What died at Prophet Mboro’s church

Sir: An incredible thing happened at the Incredible Happenings Ministries in South Africa: The girl died. A sick child that the mother brought for healing passed away at the premises of this church. The report says that the controversial South African preacher Paseka Motsoeneng, self-styled Prophet Mboro was holding the girl when she died.

From the report, this South African child should not have died, if the mother had taken her to a proper medical centre. But she did not. This girl would have been alive today if Mboro had acted swiftly; if he had divested himself of all pretensions to healing and to have supernatural powers and had done what he supposed to do: refer the mother to a hospital. But he did. Blinded by his prophetic pride and ego, he watched as the girl died.

Both the mother and Mboro failed this girl. South Africa failed this girl. The girl died as result of an admixture of negligence, ignorance, superstition, foolery, and charlatanry.

All critical thinking South Africans and in fact other skeptically minded people of the world should not fail this girl even though she is dead. Skeptics should now work and campaign to honour her memory by ensuring that no child in South Africa suffers a similar fate.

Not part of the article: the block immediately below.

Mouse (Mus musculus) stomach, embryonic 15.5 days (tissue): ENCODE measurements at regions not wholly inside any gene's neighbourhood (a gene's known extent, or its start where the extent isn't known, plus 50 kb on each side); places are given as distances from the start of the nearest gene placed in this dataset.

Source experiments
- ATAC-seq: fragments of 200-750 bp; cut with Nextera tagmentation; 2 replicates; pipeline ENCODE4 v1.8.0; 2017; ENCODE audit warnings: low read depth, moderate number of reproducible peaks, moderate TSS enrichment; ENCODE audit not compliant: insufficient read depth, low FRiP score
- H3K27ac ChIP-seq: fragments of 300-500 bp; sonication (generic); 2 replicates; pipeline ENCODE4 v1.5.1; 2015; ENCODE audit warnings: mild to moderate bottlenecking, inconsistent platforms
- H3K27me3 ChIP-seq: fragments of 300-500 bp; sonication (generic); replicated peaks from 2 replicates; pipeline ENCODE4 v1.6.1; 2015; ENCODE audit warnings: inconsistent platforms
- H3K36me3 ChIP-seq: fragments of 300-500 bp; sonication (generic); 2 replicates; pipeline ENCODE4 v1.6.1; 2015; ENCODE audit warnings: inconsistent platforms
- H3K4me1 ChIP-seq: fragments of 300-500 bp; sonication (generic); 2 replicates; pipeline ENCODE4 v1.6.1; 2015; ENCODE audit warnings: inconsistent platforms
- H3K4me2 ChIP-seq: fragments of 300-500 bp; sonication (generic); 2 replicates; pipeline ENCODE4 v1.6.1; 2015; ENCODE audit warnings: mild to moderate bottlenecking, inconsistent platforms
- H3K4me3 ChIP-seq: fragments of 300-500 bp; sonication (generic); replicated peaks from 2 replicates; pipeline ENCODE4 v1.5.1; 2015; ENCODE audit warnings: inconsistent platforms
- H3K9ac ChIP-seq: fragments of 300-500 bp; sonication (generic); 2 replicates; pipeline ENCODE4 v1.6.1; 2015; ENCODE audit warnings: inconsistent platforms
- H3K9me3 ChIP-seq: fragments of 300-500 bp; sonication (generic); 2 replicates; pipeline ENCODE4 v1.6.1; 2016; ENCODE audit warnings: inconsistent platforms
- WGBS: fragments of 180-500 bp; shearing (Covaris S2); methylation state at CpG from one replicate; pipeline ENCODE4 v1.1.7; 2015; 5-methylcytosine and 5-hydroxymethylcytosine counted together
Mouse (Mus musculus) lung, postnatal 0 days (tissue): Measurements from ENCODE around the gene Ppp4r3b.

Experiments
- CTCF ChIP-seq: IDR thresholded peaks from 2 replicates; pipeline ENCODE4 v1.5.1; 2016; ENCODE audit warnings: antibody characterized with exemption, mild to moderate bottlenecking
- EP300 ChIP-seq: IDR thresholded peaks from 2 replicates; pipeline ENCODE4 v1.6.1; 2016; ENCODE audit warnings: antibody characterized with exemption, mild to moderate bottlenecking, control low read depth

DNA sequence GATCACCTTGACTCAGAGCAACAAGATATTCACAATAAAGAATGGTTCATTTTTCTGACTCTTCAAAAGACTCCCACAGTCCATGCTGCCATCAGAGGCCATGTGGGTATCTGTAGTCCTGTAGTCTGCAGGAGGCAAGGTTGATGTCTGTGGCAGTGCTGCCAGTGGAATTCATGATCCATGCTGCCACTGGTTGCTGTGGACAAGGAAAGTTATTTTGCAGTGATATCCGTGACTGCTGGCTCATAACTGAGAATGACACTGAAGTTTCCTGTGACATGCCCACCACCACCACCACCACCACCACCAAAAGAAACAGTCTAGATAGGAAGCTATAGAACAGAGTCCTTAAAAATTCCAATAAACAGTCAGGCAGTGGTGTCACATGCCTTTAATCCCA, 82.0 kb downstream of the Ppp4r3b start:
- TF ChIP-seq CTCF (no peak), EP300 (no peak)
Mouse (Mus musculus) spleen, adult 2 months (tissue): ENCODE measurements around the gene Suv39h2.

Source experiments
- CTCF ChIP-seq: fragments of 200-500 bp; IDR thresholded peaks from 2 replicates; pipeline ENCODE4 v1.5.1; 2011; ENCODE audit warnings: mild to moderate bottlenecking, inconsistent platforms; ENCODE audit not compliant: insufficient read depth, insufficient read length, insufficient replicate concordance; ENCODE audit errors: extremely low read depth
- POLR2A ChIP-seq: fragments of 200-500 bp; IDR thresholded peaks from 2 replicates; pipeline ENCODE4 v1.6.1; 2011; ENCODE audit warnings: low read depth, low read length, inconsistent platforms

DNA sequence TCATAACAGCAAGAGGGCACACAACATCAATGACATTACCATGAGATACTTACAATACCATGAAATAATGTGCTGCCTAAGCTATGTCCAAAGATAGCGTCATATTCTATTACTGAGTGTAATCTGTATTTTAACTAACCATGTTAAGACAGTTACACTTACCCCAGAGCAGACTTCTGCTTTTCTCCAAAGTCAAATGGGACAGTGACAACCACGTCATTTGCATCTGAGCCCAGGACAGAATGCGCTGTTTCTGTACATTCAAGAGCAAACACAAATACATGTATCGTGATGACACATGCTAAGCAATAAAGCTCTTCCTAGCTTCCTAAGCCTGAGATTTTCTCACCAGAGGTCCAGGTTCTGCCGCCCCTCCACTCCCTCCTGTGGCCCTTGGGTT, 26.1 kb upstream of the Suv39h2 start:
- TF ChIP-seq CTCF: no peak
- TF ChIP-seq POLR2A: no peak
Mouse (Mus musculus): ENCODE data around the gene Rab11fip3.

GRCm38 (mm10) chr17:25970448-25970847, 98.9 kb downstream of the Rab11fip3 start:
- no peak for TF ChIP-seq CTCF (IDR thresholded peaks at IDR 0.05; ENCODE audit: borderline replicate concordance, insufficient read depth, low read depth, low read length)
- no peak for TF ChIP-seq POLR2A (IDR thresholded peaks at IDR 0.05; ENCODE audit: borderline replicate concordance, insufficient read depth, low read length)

To accomplish this important goal, faith healing must be abolished. Skeptics in South Africa should take on self-styled faith healers like Prophet Mboro. They should expose and debunk their reckless and irresponsible claims of having supernatural powers. To leave faith healing claims unchallenged is a disservice to the society as the case of this girl has tragically demonstrated.

It makes these claims appear credible at least before the eyes of poor, uneducated folks who are unable to distinguish evidence-based from non-evidence based cure claims. People of limited means, who are sick or those as in this case with sick children desperately look for cures and go to places where they could access such treatments at little or no costs.

Faith healers like Mboro deceive and exploit such vulnerable people. Self-acclaimed prophets make people believe that they are healers and that their churches are hospitals where people can receive their healing. Unfortunately, many people across Africa, both young and old, children and adults have suffered an untimely death or irreparable health damage because they went to churches, not hospitals, to fake healers like prophet Mboro, not trained competent medical officers, for treatment. This destructive trend must stop.

So, in honour of the memory of this South African girl and other victims of this fraudulent practice, a categorical stand must be taken against faith healing and faith healers. Faith healing must stop. Faith healers like prophet Mboro must be stopped.
Leo Igwe.

 

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